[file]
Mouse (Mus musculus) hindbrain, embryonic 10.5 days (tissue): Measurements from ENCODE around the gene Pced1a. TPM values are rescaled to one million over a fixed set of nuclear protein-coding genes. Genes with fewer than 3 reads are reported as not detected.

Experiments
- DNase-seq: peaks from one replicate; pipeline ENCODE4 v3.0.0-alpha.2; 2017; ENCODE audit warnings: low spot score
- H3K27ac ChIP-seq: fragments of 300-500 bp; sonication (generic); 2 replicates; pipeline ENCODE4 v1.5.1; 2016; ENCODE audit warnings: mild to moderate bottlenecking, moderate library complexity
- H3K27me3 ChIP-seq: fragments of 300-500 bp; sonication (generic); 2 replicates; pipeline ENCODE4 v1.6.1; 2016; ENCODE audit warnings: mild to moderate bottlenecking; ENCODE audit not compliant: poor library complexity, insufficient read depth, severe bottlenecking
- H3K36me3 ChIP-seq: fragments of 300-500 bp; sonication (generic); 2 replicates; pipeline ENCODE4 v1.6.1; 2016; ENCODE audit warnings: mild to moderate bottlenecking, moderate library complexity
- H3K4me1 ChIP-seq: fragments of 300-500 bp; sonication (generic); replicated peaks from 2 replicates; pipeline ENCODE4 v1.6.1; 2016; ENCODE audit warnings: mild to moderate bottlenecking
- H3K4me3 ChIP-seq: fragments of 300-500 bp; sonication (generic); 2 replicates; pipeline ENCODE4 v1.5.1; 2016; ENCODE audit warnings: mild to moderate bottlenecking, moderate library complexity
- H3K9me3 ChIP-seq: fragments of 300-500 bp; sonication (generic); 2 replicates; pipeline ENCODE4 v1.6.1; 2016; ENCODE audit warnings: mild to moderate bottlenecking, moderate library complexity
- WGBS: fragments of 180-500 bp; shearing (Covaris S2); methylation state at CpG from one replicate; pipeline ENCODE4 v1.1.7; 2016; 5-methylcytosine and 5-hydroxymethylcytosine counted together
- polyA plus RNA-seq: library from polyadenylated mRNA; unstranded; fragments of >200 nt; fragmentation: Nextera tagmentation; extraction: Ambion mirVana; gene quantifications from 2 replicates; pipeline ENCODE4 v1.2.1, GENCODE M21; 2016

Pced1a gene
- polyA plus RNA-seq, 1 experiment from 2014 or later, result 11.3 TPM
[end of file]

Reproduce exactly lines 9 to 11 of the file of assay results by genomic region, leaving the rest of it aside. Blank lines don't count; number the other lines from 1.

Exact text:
- H3K9me3 ChIP-seq: fragments of 300-500 bp; sonication (generic); 2 replicates; pipeline ENCODE4 v1.6.1; 2016; ENCODE audit warnings: mild to moderate bottlenecking, moderate library complexity
- WGBS: fragments of 180-500 bp; shearing (Covaris S2); methylation state at CpG from one replicate; pipeline ENCODE4 v1.1.7; 2016; 5-methylcytosine and 5-hydroxymethylcytosine counted together
- polyA plus RNA-seq: library from polyadenylated mRNA; unstranded; fragments of >200 nt; fragmentation: Nextera tagmentation; extraction: Ambion mirVana; gene quantifications from 2 replicates; pipeline ENCODE4 v1.2.1, GENCODE M21; 2016